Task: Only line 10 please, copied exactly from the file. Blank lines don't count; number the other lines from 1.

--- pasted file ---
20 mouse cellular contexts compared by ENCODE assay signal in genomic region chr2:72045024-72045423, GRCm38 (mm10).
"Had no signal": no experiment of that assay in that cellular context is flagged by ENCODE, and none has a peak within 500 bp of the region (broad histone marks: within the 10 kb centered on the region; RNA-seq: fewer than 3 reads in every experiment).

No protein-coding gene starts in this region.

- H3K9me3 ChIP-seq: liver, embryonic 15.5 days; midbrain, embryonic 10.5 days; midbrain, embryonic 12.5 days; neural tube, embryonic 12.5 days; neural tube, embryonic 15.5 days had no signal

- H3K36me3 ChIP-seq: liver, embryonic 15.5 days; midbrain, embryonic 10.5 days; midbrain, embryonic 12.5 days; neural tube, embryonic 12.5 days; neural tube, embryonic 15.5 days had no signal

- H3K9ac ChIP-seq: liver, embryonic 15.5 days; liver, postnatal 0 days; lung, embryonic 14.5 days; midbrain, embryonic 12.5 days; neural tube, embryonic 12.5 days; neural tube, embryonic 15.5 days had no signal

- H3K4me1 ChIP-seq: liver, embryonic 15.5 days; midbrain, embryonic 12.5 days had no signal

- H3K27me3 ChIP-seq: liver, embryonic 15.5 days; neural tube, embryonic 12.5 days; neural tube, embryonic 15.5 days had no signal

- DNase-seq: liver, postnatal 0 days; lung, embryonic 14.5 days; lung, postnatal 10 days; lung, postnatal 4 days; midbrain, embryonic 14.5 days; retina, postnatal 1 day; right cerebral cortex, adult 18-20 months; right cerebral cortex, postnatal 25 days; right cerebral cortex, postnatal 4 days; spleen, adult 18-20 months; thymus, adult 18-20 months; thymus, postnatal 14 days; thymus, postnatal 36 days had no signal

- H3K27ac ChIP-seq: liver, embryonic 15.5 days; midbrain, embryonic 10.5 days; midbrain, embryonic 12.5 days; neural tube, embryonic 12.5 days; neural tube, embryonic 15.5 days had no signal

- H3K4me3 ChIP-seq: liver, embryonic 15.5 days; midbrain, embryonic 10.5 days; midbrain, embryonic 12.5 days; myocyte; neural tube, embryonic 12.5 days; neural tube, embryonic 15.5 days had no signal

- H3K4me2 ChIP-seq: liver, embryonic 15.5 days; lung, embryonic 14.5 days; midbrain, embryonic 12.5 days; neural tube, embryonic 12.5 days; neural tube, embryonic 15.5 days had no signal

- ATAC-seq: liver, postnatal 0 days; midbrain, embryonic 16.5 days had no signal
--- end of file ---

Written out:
- H3K27ac ChIP-seq: liver, embryonic 15.5 days; midbrain, embryonic 10.5 days; midbrain, embryonic 12.5 days; neural tube, embryonic 12.5 days; neural tube, embryonic 15.5 days had no signal